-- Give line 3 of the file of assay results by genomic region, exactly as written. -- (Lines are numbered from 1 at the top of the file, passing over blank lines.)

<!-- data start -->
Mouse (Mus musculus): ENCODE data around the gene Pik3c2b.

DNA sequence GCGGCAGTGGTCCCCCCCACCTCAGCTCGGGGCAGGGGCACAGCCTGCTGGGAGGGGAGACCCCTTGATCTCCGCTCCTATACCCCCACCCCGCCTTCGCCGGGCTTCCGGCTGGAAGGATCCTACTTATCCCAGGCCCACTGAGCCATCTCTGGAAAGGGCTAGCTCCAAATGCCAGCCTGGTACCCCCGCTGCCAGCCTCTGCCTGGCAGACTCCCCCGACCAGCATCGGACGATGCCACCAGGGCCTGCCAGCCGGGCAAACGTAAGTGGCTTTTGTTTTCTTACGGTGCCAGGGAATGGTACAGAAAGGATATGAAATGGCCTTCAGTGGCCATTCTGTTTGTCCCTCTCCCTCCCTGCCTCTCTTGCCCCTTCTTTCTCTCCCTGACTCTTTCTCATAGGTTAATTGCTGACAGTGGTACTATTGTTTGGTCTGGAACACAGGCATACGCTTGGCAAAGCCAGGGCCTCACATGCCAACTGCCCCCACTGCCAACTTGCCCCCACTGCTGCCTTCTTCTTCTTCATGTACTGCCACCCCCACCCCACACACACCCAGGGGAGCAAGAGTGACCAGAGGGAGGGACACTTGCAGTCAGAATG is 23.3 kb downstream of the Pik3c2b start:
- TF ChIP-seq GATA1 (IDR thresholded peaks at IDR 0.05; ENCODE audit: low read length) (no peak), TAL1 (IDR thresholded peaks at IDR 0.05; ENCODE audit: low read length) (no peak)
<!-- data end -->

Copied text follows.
- TF ChIP-seq GATA1 (IDR thresholded peaks at IDR 0.05; ENCODE audit: low read length) (no peak), TAL1 (IDR thresholded peaks at IDR 0.05; ENCODE audit: low read length) (no peak)